Bill in Annapolis seeks reparations for Holocaust survivors from train company

ANNAPOLIS, Md. - Stories from more than 70 years ago are alive in Annapolis.  Survivors of the holocaust Monday asked lawmakers to pass a bill that would offer them some payment, or justice. 

A train company, SNCF, is part of a plan to expand Metro with the Maryland Purple Line.  That same company was also responsible for transporting victims to gas chambers in Nazi-controlled territory.

The bill would require the company and others involved in moving victims to their death to pay survivors' or their families. 

"We must keep fighting for 76,000 souls who were thrown without mercy in those death trains," said Rosette Adler Goldstein, a Holocaust survivor whose dad was killed in a concentration camp.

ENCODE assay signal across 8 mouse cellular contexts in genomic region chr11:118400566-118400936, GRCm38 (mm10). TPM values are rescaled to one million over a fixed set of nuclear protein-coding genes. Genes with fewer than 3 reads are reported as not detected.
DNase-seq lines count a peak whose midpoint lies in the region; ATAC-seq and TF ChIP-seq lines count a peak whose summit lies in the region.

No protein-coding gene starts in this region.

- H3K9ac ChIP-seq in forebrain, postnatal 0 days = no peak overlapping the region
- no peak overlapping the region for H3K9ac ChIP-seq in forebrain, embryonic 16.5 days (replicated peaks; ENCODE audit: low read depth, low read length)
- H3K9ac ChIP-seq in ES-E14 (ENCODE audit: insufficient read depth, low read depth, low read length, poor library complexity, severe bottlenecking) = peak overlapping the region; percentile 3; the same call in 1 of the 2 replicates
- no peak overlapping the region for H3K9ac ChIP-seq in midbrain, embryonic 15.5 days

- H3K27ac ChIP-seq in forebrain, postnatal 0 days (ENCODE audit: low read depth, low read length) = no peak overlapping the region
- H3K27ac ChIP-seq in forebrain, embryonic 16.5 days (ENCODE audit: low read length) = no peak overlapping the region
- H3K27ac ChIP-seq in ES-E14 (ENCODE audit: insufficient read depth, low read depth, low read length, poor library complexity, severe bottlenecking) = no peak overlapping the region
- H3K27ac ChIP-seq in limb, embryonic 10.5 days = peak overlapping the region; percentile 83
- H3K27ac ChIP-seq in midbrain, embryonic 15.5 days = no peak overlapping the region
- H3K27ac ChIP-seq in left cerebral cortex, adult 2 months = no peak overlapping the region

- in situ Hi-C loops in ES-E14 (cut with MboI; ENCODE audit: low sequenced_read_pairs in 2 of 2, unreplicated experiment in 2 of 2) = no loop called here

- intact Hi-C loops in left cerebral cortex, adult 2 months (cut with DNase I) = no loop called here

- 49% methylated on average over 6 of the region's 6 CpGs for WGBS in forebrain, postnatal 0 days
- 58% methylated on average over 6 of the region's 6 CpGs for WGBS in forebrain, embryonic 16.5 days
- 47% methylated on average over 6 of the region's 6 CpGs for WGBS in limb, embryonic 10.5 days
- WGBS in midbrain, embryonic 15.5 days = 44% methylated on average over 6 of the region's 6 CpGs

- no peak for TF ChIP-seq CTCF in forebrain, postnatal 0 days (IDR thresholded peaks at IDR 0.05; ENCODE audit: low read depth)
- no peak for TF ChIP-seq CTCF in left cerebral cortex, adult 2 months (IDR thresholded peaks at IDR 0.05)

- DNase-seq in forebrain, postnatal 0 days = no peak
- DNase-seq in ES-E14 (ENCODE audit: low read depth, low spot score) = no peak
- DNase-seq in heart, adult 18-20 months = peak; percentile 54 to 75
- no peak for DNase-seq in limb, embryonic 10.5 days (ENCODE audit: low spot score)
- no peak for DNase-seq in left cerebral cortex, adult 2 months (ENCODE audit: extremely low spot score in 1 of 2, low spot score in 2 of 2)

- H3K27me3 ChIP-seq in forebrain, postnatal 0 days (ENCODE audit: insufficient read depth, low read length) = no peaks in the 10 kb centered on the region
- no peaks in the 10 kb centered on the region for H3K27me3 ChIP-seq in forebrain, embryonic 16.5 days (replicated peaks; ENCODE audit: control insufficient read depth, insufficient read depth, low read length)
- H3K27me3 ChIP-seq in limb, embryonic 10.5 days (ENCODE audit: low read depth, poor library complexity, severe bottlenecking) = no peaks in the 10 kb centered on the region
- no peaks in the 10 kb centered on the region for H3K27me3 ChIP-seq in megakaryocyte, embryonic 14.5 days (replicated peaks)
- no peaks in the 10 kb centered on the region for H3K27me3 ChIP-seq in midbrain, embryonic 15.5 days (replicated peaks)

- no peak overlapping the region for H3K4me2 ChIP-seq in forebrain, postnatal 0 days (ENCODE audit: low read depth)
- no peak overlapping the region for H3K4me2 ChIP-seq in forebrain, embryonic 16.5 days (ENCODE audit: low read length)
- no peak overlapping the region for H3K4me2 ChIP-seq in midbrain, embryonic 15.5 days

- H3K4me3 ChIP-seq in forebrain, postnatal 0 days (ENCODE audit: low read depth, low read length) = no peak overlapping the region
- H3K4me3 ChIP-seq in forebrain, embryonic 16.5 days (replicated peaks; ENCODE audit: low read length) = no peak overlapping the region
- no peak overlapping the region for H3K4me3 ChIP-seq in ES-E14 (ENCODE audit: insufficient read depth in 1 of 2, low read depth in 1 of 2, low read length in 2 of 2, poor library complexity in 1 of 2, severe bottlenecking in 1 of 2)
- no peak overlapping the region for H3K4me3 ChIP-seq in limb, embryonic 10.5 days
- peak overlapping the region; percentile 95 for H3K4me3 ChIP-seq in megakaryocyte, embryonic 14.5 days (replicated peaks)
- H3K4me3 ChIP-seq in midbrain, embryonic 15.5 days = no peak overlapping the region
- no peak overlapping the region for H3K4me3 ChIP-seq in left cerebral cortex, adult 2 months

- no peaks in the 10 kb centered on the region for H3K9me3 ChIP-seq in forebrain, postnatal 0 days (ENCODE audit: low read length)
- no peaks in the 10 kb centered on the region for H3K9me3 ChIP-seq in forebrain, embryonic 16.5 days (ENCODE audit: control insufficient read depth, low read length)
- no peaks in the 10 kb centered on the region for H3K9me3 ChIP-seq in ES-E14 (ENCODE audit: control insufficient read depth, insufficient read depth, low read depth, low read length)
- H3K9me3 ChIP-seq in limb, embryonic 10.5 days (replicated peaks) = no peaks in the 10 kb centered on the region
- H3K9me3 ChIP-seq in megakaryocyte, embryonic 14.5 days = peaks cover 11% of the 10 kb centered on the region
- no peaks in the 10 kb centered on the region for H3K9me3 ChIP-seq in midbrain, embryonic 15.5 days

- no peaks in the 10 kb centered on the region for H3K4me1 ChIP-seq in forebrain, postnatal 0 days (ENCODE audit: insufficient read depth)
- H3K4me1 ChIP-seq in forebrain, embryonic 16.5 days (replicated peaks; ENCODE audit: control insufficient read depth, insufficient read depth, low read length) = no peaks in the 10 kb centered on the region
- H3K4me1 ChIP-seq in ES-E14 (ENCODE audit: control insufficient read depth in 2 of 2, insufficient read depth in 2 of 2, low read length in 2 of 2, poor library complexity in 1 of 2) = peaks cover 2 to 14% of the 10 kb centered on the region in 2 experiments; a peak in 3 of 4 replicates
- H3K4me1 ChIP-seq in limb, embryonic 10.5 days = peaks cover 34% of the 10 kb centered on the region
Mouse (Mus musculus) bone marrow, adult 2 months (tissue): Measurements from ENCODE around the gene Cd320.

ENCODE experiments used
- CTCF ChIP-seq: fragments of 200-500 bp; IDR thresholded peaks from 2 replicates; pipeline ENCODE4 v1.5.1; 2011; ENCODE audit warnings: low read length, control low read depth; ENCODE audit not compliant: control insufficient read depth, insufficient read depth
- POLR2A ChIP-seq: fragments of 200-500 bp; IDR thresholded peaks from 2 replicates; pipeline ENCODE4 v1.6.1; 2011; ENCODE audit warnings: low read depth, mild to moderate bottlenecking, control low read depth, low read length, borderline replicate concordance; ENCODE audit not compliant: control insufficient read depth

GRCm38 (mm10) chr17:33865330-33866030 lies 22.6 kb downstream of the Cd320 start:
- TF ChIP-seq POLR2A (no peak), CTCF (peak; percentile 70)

The president of SNCF America said the company was also controlled by Nazis.

"We were placed under Nazi command, and those who disobeyed paid very dearly," said Alain Leary.  

The memories of 93-year-old Leo Bretholz make the mission more timely.  His lifelong fight ended on Saturday, two days before he was set to testify on the bill.  A video tribute was played in front of lawmakers. 

Supporters of the bill say they aren't trying to block plans for the Purple Line, but they want SNCF to honor their relatives.

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